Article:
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French Expression of the Day: J'en ai marre

Genevieve Mansfield
Genevieve Mansfield - [email protected]
French Expression of the Day: J'en ai marre
Photo: Annie Spratt/Unsplash/Nicolas Raymond

No, this isn't the French way to refer to the legendary guitarist of The Smiths.

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Why do I need to know j'en ai marre?

Complaining is considered something of a hobby in France and this essential expression will help get you started.

What does it mean?

J'en ai marre - roughly pronounced john-ay mahr (very similar to Smiths guitarist Johnny Marr) - means 'I'm fed up', 'I'm sick of it' and 'It's getting on my nerves'.

The infinitive of the expression is en avoir marre ('to be fed up', 'to be sick of').

The expression, while informal, is not rude or impolite - as long as you're not telling someone that you're fed up of them to their face, of course.

According to some sources, it dates back to the late 19th/early 20th centuries and came from an old French verb se marer which meant 'to be bored'.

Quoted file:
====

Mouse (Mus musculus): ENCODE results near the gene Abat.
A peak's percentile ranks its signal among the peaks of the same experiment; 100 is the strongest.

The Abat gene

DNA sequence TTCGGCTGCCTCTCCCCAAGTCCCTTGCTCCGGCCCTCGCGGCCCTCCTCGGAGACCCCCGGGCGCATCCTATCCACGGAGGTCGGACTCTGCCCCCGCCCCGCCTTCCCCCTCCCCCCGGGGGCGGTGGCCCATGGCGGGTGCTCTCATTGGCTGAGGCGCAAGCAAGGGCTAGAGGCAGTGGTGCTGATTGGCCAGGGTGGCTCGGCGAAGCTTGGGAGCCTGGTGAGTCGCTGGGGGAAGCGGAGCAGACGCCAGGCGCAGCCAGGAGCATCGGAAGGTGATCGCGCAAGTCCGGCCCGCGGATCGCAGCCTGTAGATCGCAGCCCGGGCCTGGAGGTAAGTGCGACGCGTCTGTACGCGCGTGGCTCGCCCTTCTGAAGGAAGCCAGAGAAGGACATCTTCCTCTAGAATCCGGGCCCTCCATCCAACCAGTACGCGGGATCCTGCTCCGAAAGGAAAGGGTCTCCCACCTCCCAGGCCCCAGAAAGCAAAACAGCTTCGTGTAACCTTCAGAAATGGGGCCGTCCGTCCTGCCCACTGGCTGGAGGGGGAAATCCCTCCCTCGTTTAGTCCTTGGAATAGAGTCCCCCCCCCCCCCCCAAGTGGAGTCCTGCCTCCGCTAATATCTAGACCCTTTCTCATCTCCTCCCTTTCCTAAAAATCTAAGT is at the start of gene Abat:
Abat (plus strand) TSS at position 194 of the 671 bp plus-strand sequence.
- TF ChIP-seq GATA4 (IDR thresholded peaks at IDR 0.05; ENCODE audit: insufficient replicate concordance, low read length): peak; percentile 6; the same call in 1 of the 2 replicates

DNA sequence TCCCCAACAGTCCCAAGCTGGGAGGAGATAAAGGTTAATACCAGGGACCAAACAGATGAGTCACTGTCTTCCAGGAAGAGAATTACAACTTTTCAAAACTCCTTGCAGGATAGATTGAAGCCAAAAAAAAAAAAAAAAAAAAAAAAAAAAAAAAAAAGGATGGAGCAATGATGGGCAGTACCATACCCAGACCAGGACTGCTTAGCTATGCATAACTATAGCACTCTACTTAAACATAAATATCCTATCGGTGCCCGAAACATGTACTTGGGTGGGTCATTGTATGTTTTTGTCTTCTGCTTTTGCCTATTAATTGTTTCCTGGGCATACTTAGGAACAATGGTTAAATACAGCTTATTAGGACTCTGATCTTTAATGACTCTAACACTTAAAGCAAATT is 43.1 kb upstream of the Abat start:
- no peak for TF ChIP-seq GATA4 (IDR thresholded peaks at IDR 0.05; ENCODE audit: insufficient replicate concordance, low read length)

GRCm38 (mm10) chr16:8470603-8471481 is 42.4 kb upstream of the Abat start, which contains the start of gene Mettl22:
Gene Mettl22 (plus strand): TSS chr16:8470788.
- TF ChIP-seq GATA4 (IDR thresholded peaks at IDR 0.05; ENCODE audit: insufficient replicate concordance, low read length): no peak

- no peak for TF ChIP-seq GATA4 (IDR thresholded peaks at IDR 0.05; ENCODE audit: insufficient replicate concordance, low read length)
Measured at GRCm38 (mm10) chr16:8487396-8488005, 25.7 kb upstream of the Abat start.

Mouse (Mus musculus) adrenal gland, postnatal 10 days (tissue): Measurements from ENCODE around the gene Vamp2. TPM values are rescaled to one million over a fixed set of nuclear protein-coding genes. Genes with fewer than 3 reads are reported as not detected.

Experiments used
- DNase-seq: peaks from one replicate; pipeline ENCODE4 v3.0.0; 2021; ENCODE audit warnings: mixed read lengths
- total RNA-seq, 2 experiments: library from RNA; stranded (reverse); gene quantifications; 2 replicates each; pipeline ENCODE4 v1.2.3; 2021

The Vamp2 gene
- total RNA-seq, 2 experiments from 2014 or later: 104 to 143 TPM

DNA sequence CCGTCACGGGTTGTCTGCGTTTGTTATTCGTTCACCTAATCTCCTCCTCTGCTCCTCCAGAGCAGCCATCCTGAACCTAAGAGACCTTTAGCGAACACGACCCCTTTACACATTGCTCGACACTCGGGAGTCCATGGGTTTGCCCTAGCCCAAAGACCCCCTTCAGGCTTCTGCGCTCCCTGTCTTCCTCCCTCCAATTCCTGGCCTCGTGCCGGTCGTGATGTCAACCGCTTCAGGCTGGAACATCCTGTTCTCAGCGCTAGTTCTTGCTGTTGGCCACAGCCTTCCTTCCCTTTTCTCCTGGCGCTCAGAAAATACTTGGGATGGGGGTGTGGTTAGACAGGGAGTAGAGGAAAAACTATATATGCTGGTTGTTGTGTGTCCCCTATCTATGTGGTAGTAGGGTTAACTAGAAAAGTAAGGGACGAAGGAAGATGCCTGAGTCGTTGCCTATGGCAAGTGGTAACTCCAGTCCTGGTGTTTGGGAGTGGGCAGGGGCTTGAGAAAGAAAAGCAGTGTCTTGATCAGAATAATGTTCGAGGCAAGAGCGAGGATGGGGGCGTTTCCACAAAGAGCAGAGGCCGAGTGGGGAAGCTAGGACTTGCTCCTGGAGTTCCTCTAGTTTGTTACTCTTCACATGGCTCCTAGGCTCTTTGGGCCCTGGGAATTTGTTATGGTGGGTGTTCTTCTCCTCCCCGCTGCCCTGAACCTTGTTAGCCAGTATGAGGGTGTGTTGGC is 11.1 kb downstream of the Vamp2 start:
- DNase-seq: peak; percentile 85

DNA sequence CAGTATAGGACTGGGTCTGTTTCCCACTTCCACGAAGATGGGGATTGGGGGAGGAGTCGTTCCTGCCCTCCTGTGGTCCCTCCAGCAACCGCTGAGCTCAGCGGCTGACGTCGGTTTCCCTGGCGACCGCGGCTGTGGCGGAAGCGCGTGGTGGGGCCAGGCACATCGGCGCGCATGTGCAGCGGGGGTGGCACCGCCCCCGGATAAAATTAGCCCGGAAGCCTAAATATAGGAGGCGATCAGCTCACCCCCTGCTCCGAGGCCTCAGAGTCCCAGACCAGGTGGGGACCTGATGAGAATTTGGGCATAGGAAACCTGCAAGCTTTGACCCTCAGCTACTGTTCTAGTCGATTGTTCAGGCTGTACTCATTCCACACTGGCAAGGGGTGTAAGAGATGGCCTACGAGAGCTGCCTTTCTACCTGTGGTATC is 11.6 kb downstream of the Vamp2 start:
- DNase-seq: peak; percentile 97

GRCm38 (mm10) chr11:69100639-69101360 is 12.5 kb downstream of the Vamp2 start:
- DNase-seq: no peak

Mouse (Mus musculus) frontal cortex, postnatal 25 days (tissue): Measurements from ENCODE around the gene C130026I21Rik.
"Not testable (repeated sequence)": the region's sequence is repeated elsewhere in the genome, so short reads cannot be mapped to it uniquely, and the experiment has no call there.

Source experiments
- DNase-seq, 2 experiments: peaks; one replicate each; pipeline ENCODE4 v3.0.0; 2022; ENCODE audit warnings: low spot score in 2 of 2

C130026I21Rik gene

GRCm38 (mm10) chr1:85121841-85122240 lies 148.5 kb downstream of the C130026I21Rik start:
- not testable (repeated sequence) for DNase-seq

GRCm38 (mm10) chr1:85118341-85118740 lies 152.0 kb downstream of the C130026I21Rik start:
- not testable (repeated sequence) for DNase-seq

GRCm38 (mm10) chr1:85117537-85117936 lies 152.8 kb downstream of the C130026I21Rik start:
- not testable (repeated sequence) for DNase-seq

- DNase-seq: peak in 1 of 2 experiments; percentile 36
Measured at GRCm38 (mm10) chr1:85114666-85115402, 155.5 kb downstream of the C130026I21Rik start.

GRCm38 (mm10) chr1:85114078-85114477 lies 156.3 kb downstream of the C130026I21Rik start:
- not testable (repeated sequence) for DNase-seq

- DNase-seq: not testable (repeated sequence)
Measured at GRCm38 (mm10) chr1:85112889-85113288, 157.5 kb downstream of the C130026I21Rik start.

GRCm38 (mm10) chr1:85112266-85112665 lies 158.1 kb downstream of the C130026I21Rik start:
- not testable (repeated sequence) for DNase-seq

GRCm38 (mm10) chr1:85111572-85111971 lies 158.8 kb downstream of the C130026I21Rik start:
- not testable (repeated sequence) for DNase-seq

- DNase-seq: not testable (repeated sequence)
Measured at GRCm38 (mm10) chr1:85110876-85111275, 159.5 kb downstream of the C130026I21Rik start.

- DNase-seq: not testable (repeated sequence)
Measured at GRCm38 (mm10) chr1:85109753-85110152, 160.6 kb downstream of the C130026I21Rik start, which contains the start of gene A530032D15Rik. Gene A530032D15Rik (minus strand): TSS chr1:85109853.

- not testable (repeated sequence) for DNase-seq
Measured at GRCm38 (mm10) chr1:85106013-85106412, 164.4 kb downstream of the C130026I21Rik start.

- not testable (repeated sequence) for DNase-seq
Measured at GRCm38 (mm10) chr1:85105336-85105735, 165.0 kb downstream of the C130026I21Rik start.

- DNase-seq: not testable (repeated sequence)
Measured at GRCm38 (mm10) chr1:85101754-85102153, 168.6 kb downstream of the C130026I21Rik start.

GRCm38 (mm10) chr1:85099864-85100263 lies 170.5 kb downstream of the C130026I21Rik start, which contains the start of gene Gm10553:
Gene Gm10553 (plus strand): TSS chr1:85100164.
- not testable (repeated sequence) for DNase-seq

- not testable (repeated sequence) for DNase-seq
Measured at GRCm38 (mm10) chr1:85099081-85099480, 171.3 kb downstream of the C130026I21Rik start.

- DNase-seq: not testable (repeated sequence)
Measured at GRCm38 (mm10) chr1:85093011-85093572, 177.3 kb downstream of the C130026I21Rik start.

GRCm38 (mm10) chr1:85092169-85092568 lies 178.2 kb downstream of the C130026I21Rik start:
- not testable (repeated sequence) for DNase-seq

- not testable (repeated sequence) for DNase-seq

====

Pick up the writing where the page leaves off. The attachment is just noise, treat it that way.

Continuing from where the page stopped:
Others say the expression comes from the Spanish word 'mareo', which originally meant 'sea sickness' before it evolved to mean 'boredom'.

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However French linguist Alain Rey told French media Europe 1 that neither of these explanations is right, saying that the word marre actually comes from mar a slang word in France in the 1880s. The word meant the share of stolen goods after a theft: en avoir mar (to have one's share). This was then distorted to mean that you had had too much - or 'had enough'.

To express frustration in French, you can also say je n'en peux plus (I can't take it anymore).

Use it like this

J'en ai marre de tes retards incessants! - I've had it with you constantly being late!

J’en ai marre de ces grèves! Toujours la grève! - I'm fed up of these strikes! Always strikes!

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